A second report, due to be published in the summer, is expected to criticise the handling of sex-abuse complaints in cases involving up to 500 priests. Colm believes the result of the inquiry will be "seismic."
"It will show that the state has an obligation of care to those who live in the country and can no longer declare that religion and politics don't mix, or that the abuse of children by Catholic priests was not a matter for the state."
The report coincides to the day with the publication of his extraordinary autobiography, in which Colm courageously describes the lows and highs of his remarkable life - a life that has included founding a charity for victims of sexual abuse, becoming a Senator, making a documentary for the BBC called Suing the Pope, and being appointed Ireland's director of Amnesty International.
"At the centre of my book is my own dreadful experience and its impact," he says.
Colm grew up in Adamstown, County Wexford, and was 14 when he first met Father Sean Fortune, then in his late 20s. Fortune cynically groomed the former altar boy and his mother, Josie, now 72, flattering them both and asking Colm to help him with a youth group in his parish a few miles from the seaside resort of Fethard-on-Sea, in the south-west of the county.
When Colm agreed, he drove him to his home and raped him. Colm was too scared to tell anyone. "He made it seem as though it was my fault and I knew it would be my word against his," he says. Colm was then ruthlessly abused for almost two years. The effect was devastating.
"I despised myself, lost all my confidence and any plan I had for my life, such as university and a career, went out of the window. I remember on one occasion when I was 15 and Fortune came to collect me, trying desperately to tell my mother what was happening so that I didn't have to be with him. But I was unable to find the words and, not knowing the truth, she made me go. As I got into his car, I felt absolute hopelessness."
It was only in 1995, however, that Colm found the courage to go to the police. "It was 14 years after I was first abused, but I couldn't have done it before. I went because I was concerned others might be suffering as I did, and that the Church was condoning it by not doing anything. My statement to the detective took me two days to make and was the first time that the truth of what Fortune had done to me began to emerge.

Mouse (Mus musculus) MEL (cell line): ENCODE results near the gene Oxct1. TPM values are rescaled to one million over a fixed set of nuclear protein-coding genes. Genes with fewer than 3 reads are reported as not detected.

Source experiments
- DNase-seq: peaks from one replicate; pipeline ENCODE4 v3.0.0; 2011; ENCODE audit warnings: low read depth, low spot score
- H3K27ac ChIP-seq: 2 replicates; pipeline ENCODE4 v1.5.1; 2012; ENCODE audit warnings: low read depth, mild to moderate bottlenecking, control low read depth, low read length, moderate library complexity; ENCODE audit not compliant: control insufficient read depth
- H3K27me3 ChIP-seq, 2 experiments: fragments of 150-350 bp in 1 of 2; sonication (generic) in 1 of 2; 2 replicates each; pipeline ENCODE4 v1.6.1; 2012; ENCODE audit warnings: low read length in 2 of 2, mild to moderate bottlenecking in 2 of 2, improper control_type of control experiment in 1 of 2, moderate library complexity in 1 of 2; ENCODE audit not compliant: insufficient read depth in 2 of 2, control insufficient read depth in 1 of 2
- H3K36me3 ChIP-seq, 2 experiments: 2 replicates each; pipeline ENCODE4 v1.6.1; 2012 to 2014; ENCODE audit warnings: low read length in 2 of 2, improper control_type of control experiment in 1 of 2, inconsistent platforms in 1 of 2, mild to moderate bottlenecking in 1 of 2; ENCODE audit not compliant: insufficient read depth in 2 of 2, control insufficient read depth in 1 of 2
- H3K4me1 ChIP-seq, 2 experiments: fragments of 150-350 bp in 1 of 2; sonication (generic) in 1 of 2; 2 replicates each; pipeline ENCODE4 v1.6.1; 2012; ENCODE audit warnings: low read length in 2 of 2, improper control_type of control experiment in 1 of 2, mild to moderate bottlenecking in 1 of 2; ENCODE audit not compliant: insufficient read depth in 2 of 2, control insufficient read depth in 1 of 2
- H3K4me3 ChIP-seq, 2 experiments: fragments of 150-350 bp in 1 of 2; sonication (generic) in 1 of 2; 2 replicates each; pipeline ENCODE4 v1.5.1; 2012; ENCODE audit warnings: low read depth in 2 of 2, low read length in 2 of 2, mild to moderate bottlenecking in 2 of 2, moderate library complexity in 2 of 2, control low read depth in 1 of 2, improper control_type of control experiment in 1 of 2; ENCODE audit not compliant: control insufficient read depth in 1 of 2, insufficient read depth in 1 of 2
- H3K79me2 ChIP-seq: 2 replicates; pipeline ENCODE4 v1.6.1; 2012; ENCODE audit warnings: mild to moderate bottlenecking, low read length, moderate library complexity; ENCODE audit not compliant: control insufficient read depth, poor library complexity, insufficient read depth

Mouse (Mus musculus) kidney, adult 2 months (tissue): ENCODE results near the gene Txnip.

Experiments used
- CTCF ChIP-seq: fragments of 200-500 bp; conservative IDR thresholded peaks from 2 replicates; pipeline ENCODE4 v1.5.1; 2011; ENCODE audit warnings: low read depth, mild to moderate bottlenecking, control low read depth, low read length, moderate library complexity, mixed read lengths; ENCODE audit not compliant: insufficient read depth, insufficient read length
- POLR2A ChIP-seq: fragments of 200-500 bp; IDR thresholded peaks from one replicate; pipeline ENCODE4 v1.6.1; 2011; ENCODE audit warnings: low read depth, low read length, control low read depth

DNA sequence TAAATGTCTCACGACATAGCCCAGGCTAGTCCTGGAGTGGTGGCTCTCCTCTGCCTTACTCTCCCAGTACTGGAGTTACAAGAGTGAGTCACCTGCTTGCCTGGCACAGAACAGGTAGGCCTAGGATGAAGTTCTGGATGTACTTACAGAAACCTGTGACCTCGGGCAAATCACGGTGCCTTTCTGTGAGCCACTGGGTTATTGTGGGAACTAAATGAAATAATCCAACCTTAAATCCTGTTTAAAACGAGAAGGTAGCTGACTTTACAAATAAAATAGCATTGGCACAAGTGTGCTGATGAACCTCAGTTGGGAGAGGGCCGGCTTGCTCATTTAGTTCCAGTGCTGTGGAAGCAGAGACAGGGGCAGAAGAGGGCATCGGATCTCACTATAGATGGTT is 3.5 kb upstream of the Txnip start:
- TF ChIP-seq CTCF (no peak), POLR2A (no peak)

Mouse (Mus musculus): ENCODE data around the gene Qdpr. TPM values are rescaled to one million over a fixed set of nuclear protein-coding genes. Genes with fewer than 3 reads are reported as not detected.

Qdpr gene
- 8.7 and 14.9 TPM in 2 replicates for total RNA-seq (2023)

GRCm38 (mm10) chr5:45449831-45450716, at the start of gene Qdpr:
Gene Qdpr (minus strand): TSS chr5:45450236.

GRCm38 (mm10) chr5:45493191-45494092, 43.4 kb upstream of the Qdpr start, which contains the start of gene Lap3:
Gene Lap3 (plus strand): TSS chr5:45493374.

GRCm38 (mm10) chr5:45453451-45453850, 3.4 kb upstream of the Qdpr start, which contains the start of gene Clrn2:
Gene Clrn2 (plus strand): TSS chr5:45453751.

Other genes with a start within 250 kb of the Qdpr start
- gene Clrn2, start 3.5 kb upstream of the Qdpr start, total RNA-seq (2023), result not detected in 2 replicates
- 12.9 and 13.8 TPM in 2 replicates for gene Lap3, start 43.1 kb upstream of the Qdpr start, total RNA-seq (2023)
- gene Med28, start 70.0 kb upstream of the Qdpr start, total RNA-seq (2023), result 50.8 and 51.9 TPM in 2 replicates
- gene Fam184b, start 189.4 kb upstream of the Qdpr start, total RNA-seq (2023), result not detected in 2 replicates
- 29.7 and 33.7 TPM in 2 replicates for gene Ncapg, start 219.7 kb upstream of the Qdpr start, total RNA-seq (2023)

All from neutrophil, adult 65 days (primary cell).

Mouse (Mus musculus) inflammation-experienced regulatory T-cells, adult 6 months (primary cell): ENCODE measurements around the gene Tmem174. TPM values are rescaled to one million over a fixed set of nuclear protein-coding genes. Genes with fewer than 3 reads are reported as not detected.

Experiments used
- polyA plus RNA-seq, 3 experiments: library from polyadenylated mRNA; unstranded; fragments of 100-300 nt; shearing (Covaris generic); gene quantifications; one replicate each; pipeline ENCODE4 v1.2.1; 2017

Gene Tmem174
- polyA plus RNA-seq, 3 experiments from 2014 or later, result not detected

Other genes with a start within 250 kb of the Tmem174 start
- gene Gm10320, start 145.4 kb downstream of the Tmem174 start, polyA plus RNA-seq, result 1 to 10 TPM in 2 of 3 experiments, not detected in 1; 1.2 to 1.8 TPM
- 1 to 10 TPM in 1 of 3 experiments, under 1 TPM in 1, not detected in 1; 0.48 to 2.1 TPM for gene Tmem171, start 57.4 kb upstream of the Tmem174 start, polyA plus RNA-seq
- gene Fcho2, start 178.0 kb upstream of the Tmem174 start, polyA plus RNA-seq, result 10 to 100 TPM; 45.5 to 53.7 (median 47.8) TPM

"In the months that followed, others came forward, which was both shocking and a comfort for me because it meant I wasn't alone. It took another 18 months before I began to realise that the Church had received earlier complaints about Fortune, and that they knew that he may have abused boys before he was even ordained. But that they did nothing."
The knowledge made Colm determined to bring the priest to justice. Fortune's trial was set for March 2, 1999 when he faced 66 charges of abusing children. Eleven days into the trial, he killed himself with whisky and prescription drugs, denying his many victims their first chance to be heard.
Colm went on successfully to sue the Catholic Church and received a payment of 300,000 euros and a historic public apology in court. "As for the Pope ducking out," he says, "I think it is an obscenity and I remain outraged by the failure of the Vatican. They are not responsible for what Fortune did but they should take responsibility for what they did, in concealing the issue.
"With the stroke of a pen, Benedict XVI could make a law demanding high standards of child protection across the Catholic world and do more to protect the welfare of children than any other human being, but he hasn't done it."
"I love family life," he says. "I am now a very happy man personally, but also delighted that there is a major change in Ireland and that people are no longer reluctant to question the authority of the Church."
2008 | 2009 | 2010 |
For an overview of this website and for access to the individual webpages go to:
The web address of this webpage is: